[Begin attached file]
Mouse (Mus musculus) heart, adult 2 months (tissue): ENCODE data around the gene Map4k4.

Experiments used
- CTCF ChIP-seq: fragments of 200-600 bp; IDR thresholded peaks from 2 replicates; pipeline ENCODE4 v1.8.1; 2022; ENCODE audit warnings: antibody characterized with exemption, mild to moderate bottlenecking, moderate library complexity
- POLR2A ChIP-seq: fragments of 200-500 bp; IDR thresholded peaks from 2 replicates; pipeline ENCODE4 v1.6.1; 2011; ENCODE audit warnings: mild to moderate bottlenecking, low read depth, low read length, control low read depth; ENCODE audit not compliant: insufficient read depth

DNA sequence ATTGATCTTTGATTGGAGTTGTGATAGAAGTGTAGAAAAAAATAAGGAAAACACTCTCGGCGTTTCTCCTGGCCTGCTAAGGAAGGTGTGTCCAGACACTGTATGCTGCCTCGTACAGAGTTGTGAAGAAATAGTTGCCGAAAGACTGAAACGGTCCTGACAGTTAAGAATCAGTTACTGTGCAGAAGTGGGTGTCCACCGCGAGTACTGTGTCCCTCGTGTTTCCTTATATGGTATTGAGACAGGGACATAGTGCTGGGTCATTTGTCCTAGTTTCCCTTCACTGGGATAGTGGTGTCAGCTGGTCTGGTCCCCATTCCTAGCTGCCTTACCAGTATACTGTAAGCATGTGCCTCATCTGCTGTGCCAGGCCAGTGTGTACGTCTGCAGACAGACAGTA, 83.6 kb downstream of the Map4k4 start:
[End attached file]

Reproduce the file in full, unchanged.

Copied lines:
Mouse (Mus musculus) heart, adult 2 months (tissue): ENCODE data around the gene Map4k4.

Experiments used
- CTCF ChIP-seq: fragments of 200-600 bp; IDR thresholded peaks from 2 replicates; pipeline ENCODE4 v1.8.1; 2022; ENCODE audit warnings: antibody characterized with exemption, mild to moderate bottlenecking, moderate library complexity
- POLR2A ChIP-seq: fragments of 200-500 bp; IDR thresholded peaks from 2 replicates; pipeline ENCODE4 v1.6.1; 2011; ENCODE audit warnings: mild to moderate bottlenecking, low read depth, low read length, control low read depth; ENCODE audit not compliant: insufficient read depth

DNA sequence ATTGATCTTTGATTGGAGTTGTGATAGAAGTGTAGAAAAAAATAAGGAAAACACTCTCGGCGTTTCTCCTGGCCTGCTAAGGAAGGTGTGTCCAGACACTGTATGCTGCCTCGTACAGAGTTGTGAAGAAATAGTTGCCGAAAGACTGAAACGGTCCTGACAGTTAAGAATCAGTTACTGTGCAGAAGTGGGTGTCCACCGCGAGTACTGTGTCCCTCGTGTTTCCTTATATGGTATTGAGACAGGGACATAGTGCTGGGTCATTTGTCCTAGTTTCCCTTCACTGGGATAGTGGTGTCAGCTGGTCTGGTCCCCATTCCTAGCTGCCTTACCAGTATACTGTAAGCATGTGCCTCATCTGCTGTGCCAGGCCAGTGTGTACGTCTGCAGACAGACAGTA, 83.6 kb downstream of the Map4k4 start: